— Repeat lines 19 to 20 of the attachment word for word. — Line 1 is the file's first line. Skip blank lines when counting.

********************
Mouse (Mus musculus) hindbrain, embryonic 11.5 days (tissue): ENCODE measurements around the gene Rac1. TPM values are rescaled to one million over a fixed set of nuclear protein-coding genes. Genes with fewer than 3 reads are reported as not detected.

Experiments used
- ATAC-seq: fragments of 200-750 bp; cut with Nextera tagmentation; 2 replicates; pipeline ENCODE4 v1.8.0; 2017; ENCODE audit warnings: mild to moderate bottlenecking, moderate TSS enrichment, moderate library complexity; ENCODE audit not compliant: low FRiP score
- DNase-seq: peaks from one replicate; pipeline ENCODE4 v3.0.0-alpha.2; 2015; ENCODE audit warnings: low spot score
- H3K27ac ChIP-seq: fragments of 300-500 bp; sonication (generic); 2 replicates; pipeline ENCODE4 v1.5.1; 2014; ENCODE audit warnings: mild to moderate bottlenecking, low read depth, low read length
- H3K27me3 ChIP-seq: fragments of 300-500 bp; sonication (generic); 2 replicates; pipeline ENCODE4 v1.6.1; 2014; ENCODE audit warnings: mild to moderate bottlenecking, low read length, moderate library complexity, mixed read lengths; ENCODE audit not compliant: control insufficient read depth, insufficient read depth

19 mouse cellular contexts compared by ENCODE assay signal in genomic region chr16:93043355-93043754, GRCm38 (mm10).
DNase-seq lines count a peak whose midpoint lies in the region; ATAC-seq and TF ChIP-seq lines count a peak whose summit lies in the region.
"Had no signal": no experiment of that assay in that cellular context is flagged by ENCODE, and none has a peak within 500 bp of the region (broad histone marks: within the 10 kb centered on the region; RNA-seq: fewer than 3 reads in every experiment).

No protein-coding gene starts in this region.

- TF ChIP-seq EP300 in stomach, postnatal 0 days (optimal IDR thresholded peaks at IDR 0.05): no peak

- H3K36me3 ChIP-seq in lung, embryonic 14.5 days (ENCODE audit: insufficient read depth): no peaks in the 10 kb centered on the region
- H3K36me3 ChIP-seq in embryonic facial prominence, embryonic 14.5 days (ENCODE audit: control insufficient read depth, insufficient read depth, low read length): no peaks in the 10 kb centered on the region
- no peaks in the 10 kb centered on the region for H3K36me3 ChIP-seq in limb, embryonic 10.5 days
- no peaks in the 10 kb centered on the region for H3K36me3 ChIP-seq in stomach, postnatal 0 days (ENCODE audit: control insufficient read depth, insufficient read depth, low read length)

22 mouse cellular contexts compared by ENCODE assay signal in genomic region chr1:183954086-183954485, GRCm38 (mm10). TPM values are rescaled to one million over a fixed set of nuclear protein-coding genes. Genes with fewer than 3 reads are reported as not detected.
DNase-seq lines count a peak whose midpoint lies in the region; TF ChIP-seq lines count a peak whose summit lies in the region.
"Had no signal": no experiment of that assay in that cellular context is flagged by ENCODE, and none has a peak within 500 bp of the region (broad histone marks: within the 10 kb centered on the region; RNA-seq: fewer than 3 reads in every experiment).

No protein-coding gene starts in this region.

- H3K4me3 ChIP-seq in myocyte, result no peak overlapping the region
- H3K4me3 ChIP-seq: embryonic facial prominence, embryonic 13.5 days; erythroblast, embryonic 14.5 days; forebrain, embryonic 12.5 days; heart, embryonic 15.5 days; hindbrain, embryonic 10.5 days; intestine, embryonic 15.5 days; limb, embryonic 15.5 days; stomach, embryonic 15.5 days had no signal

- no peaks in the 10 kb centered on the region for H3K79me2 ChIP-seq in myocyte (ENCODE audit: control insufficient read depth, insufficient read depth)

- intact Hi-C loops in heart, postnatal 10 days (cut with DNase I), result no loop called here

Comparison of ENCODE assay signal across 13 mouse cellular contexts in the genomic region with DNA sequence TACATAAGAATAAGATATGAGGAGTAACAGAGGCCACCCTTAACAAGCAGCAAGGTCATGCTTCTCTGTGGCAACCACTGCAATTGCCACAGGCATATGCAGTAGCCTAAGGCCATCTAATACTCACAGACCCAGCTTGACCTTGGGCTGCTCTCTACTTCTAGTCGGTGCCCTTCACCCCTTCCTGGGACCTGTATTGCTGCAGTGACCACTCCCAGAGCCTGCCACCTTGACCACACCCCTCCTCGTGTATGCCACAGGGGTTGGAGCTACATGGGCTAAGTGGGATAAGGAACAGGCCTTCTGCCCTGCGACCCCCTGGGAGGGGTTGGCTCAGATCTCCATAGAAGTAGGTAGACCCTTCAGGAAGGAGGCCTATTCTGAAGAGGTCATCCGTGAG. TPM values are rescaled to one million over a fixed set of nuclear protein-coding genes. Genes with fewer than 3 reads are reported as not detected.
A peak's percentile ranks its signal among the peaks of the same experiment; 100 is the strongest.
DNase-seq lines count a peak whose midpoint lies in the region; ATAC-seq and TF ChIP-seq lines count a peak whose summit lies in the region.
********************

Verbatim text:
No protein-coding gene starts in this region.

- H3K4me3 ChIP-seq in myocyte, result no peak overlapping the region